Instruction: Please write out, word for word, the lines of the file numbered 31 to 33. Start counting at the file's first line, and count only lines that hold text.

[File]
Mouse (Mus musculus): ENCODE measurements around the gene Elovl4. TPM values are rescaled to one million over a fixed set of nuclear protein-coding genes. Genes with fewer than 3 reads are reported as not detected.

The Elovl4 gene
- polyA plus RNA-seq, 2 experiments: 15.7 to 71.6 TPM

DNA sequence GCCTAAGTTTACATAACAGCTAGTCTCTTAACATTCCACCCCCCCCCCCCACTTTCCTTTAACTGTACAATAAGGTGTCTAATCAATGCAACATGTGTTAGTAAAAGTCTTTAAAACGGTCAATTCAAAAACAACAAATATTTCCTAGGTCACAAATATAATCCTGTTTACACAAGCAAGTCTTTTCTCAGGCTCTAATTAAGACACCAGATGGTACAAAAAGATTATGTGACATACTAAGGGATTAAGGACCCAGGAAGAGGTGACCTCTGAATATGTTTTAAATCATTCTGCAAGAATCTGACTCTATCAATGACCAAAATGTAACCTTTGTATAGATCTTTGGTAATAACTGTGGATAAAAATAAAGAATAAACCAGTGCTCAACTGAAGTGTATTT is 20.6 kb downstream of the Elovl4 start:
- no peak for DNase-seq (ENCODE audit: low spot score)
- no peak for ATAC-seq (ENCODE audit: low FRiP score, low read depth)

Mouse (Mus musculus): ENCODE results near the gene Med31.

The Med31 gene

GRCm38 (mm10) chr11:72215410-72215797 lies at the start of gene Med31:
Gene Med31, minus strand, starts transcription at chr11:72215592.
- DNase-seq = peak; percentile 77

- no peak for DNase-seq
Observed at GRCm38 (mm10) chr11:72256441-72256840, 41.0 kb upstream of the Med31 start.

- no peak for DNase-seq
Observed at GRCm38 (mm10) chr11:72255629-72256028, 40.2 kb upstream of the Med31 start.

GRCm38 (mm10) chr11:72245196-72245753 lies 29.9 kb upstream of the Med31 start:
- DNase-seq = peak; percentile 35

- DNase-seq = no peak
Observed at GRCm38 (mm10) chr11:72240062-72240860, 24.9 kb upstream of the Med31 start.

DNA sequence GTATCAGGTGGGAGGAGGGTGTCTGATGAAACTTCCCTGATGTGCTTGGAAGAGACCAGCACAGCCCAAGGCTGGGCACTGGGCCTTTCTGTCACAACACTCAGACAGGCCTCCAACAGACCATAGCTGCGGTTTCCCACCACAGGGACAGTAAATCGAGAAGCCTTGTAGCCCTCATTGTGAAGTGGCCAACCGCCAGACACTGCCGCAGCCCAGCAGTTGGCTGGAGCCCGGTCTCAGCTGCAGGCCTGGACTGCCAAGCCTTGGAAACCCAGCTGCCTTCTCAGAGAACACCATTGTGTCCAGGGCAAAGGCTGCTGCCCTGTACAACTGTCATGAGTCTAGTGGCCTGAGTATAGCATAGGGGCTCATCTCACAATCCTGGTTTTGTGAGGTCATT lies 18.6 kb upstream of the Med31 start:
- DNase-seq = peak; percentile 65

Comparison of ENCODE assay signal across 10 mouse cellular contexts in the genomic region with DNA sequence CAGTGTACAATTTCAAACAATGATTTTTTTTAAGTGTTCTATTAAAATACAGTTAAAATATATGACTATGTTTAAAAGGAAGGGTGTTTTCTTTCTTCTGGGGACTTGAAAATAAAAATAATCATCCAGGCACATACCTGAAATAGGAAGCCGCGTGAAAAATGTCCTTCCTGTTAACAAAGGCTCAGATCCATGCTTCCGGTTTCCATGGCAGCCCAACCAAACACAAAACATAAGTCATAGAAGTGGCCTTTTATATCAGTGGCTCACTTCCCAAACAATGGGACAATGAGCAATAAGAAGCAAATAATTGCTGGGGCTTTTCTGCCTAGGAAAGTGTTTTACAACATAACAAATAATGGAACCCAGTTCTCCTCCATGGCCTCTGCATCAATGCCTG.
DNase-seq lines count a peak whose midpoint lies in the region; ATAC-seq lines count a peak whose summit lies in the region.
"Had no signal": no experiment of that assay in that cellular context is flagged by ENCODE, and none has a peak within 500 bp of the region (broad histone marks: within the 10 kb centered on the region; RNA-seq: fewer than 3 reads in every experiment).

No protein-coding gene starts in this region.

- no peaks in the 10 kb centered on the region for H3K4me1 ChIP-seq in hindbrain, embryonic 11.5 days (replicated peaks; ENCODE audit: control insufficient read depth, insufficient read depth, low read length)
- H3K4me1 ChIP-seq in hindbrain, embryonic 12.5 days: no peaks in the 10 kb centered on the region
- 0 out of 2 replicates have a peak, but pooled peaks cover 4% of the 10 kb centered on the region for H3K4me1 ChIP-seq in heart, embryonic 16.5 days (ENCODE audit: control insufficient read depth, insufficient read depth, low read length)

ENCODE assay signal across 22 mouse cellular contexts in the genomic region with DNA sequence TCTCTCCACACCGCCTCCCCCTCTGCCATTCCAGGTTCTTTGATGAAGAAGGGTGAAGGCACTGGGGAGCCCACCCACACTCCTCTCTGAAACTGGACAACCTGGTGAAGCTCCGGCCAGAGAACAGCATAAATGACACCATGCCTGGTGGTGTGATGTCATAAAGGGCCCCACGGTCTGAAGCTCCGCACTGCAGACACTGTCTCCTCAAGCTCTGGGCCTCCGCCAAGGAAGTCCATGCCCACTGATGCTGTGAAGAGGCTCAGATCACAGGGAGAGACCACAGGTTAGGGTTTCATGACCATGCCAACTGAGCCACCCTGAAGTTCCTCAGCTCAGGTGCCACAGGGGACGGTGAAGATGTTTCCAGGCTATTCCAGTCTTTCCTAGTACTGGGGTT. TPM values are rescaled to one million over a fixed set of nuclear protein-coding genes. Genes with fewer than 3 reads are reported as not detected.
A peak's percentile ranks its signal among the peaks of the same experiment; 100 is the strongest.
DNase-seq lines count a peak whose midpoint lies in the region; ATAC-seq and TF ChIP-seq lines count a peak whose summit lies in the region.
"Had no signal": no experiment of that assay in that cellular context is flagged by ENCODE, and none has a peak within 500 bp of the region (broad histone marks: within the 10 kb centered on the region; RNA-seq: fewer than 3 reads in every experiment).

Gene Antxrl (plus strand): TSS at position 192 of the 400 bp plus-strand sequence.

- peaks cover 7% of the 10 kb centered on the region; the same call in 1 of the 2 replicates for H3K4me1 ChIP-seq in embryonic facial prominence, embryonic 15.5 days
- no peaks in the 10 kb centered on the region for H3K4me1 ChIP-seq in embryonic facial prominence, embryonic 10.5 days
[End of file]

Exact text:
DNase-seq lines count a peak whose midpoint lies in the region; ATAC-seq and TF ChIP-seq lines count a peak whose summit lies in the region.
"Had no signal": no experiment of that assay in that cellular context is flagged by ENCODE, and none has a peak within 500 bp of the region (broad histone marks: within the 10 kb centered on the region; RNA-seq: fewer than 3 reads in every experiment).

Gene Antxrl (plus strand): TSS at position 192 of the 400 bp plus-strand sequence.